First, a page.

The Three Sisters of Glen Coe are some of Scotland’s most iconic mountains, and certainly among the most photographed. Glorious on a summer afternoon but formidable in winter, they loom like giants above the thousands of cars, coaches and walkers that pass along the A82. There are points when the summits feel close enough to touch, and others where they seem so remote that you can only reach them in your dreams.
One of the ridges of the Three Sisters is called Aonach Dubh, and on a vertical rock face is a narrow opening known as Ossian’s Cave. From below, it looks like a dark keyhole cut into the mountain, and it’s surprisingly difficult to locate, despite being about 100 feet in height. Despite its symmetrical appearance, the cave is natural rather than man-made, having formed when a column of basalt dropped away at some time in centuries past.
Who was Ossian?
A legend claims that this cave was the birthplace of Ossian, son of Irish warrior-hero Fionn Mac Cumhaill and a woman called Sadbh or Saba. A druid named Fer Diorich was in love with Sadbh, but she spurned his love and so the druid struck her with his hazel wand and transformed her into a deer. Fionn Mac Cumhaill hunted the deer with his hounds, but curiously his dogs refused to close in for the kill; when Fionn called them off, he was amazed to see a beautiful woman instead of a gentle deer hind. The two fell in love, and soon Sadbh was pregnant; but Fer Diorich tricked her again and turned her back into a deer. She returned to the wild and gave birth to a son, named Ossian or Oisín, meaning ‘little fawn’, in a cave high above Glen Coe. Fionn never saw Sadbh again, but he is said to have discovered his child on Benbulbin, a mountain in Ireland, seven years later.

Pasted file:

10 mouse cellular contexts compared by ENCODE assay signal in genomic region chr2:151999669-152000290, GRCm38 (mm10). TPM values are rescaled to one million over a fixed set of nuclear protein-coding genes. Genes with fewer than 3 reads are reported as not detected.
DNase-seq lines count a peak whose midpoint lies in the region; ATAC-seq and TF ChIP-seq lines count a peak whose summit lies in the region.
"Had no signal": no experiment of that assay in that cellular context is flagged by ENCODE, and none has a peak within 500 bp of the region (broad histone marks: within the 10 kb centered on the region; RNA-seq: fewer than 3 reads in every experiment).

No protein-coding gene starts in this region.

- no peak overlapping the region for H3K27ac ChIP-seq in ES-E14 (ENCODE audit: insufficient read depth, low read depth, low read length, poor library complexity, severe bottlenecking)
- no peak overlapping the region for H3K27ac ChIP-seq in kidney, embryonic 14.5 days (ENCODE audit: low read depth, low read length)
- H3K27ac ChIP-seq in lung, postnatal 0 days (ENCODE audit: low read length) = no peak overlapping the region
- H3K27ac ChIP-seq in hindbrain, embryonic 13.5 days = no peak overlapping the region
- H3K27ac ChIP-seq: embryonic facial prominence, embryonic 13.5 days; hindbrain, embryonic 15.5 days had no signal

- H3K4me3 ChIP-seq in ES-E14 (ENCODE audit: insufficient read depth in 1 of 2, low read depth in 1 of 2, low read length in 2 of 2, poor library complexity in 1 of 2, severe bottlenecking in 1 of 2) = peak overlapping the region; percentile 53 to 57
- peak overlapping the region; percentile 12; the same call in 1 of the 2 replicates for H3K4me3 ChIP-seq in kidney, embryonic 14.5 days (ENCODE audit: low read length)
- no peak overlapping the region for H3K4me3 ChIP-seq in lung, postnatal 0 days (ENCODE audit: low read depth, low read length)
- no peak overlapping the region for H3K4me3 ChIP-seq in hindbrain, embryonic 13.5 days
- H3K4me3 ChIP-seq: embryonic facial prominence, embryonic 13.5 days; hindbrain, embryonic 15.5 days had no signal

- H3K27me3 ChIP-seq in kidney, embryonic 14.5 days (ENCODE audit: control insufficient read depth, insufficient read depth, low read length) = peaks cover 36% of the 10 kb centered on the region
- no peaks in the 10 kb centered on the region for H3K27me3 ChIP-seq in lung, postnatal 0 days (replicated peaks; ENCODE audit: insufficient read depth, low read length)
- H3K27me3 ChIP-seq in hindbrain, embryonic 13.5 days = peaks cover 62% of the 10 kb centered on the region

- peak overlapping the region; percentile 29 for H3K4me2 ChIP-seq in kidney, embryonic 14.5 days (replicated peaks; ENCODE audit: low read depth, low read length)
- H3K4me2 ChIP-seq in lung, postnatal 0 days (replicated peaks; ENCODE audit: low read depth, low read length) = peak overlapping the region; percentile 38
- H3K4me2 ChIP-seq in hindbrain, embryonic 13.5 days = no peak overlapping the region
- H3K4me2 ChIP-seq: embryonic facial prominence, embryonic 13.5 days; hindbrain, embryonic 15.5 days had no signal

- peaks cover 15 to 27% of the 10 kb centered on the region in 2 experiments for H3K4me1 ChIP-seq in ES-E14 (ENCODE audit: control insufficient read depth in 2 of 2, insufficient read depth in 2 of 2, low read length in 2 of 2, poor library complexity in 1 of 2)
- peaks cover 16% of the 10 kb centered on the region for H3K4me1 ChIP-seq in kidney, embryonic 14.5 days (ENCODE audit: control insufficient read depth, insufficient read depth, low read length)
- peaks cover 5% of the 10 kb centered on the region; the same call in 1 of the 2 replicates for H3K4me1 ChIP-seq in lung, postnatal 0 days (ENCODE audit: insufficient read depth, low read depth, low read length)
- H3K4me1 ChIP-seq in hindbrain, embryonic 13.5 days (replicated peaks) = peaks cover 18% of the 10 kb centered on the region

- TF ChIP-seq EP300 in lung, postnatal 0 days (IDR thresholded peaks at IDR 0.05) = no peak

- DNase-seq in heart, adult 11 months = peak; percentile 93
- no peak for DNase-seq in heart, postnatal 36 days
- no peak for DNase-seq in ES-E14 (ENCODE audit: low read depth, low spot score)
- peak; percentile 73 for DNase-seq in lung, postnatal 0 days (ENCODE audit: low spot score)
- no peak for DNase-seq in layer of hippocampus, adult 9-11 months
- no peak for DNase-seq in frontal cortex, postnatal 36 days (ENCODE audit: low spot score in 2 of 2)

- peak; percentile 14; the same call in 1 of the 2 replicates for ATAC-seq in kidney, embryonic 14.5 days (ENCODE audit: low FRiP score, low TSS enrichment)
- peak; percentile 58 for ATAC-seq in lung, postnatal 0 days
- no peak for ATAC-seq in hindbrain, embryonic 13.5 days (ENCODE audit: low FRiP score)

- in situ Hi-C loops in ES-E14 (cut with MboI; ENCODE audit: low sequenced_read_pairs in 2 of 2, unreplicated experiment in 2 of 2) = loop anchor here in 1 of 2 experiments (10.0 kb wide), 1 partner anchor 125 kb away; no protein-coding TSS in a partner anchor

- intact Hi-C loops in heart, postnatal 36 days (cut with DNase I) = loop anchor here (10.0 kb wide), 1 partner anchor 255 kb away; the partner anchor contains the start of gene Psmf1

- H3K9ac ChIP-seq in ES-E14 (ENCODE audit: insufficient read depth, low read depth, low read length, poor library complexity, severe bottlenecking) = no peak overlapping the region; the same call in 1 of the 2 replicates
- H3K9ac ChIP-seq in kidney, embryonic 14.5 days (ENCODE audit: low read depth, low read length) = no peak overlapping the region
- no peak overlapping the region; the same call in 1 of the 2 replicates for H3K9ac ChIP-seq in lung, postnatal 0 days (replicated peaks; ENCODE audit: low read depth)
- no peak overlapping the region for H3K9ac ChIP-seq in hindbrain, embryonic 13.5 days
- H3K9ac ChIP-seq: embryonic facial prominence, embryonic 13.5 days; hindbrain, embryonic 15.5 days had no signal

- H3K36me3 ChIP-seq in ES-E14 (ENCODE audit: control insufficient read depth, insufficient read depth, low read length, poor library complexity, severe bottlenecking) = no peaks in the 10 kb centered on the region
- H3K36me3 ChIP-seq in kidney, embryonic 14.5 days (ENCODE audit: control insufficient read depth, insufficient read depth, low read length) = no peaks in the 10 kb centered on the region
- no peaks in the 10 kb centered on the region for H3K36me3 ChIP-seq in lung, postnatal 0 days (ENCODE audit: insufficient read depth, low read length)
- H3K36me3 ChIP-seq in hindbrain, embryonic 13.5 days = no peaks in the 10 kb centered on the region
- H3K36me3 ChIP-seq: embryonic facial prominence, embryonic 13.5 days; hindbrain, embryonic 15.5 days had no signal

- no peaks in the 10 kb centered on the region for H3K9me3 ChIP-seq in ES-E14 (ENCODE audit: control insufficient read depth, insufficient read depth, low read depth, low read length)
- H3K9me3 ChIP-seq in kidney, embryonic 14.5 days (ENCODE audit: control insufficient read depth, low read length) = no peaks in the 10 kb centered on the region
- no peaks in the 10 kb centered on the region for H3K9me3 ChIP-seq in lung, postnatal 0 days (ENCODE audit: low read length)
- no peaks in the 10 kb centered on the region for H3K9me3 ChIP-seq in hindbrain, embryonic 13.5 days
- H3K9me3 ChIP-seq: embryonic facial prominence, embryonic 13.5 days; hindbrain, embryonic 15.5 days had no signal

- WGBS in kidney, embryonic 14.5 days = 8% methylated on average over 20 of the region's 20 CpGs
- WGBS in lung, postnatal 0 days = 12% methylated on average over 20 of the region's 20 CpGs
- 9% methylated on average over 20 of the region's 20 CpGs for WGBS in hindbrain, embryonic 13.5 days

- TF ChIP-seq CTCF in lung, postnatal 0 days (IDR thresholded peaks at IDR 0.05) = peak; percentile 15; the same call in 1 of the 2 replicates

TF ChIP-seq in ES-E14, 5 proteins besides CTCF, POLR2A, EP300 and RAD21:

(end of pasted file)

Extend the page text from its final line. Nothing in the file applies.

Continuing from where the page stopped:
When Ossian grew up he was welcomed into his father’s band of supreme warriors, known as the Fianna. With his deer-like qualities, Ossian could leap higher and run faster than any other man, and his footsteps through a woodland were ‘lighter than starlight’. He also wrote the most beautiful verses of poetry. He was destined to be taken across the waves from Ireland to a place of timeless beauty known as Tír na nÓg, ‘the land of youth’, where he was married to Niamh of the Golden Hair. But he grew to miss his family and his companions, and galloped back across the waves to Ireland. On putting his foot onto the sandy shore, time immediately caught up with him and he became an old man in a matter of seconds; he was just able to relate some of his experiences to Patrick, a holy man, before he died.
Ossian’s Cave features in my new book, Britain’s Landmarks and Legends.
Finding Ossian’s Cave
Unless you’re an experienced climber, Ossian’s Cave is best viewed from the safety of the glen. Damp, slippery conditions and a dizzying drop mean that you are dicing with death, whatever the season. It’s no coincidence that the early Himalayan climbers used to hone their skills on the treacherous rock faces of Glen Coe.
Aonach Dubh is the third of the Three Sisters if you’re approaching from the east; pull off in the car park overlooking Achtriochtan, by the National Trust for Scotland cairn, and you should be able to make out the cave in the rock face.
Footnote, 12th March 2016: I am grateful to R Munro, who says that the climb is not impossible for anyone experienced enough to try: “The climb into the cave is a fairly easy one, it’s called ‘Ossian’s Ladder’. The Ladder is a wet, vegetated route, but it’s not a very technical climb. It’s not much of a cave inside, the floor slopes at a 45 degree angle and this is where accidents occur.”
Photos copyright © Colin & Jo Woolf